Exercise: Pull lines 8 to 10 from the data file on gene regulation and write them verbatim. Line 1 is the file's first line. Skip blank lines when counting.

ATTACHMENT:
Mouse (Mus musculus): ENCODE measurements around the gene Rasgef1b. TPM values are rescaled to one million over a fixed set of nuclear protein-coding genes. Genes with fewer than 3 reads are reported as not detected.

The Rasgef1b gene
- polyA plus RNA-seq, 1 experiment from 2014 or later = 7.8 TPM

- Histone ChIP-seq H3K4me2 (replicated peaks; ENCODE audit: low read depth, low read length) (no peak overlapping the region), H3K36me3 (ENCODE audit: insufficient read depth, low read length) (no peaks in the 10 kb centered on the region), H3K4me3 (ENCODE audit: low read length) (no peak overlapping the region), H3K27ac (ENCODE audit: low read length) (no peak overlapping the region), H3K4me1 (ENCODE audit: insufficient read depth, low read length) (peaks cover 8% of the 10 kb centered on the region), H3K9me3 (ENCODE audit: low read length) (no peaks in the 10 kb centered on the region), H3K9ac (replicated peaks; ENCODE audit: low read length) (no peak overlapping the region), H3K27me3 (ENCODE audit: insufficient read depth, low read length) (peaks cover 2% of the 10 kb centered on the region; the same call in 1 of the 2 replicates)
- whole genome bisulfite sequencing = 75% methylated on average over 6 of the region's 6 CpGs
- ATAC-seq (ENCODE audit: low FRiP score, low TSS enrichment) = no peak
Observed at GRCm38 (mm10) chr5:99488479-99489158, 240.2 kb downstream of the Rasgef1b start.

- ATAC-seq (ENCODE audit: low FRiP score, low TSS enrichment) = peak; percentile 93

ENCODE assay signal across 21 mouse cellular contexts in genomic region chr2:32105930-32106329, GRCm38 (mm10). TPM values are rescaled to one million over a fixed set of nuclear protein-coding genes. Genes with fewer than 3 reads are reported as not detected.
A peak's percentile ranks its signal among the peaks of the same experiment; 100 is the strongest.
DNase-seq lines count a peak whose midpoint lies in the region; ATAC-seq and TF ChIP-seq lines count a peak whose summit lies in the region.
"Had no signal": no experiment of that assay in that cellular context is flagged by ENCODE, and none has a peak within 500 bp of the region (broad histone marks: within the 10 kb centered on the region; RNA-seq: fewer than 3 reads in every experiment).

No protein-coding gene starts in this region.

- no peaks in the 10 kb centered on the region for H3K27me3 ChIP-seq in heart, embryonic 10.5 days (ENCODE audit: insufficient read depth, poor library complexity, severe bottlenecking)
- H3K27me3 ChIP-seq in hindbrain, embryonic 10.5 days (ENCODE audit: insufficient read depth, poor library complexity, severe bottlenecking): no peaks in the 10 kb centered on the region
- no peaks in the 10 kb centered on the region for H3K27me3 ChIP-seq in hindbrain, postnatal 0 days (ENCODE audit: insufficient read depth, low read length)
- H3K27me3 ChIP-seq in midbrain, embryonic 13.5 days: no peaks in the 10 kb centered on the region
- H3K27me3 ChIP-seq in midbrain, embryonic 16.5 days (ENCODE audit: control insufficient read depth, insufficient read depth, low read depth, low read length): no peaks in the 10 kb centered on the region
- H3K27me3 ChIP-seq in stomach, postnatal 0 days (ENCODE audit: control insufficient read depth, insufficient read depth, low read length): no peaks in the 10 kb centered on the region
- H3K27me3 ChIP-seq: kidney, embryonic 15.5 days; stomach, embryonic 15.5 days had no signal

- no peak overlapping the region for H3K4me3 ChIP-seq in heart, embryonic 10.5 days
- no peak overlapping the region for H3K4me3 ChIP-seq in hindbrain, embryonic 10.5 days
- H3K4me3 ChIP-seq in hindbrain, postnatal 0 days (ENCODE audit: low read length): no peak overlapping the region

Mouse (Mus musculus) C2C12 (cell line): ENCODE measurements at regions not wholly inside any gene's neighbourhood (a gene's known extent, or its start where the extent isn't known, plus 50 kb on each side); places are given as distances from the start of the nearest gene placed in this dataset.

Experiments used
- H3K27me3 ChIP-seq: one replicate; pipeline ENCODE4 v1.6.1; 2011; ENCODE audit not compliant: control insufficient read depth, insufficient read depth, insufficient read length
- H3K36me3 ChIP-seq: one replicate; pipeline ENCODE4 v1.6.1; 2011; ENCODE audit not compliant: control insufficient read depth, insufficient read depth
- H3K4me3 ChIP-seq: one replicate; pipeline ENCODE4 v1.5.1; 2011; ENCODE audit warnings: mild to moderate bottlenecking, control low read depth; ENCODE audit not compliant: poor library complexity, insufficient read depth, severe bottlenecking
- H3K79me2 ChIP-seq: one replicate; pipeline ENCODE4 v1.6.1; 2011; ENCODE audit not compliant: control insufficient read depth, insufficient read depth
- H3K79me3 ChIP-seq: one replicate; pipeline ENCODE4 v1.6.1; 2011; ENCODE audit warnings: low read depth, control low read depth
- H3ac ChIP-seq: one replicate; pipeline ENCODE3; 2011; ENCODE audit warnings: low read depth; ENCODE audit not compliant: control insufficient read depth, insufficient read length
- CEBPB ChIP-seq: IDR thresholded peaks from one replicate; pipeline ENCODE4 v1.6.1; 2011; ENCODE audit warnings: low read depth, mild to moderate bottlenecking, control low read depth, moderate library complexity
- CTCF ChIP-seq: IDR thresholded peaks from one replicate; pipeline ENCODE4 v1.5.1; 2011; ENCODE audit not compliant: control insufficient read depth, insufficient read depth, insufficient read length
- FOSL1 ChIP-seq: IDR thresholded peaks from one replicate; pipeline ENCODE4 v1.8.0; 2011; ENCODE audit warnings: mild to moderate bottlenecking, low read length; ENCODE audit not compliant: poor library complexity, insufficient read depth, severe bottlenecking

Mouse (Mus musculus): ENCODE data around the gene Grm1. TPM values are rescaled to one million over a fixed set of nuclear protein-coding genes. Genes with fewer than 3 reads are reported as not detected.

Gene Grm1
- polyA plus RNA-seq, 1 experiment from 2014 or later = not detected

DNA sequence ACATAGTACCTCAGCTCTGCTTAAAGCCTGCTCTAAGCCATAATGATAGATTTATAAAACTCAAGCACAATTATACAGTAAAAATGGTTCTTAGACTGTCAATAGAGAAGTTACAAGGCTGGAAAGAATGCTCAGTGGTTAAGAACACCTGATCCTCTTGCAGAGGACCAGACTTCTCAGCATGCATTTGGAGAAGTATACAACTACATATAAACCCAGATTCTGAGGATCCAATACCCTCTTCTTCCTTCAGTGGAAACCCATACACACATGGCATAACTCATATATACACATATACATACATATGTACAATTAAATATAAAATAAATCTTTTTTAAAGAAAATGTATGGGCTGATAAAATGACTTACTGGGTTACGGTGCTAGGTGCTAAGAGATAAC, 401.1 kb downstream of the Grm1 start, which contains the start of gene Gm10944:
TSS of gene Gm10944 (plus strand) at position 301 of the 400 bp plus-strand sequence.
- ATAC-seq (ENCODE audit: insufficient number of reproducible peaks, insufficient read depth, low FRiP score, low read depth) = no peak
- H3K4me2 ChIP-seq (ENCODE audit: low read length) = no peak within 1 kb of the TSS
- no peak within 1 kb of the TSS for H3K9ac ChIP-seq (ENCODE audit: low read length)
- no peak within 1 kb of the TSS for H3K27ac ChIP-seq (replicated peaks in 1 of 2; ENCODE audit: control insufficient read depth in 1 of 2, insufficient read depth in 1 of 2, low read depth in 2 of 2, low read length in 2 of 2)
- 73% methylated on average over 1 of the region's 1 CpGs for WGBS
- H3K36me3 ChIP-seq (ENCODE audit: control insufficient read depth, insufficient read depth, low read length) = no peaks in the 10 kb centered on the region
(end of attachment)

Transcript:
- ATAC-seq (ENCODE audit: low FRiP score, low TSS enrichment) = peak; percentile 93

ENCODE assay signal across 21 mouse cellular contexts in genomic region chr2:32105930-32106329, GRCm38 (mm10). TPM values are rescaled to one million over a fixed set of nuclear protein-coding genes. Genes with fewer than 3 reads are reported as not detected.
A peak's percentile ranks its signal among the peaks of the same experiment; 100 is the strongest.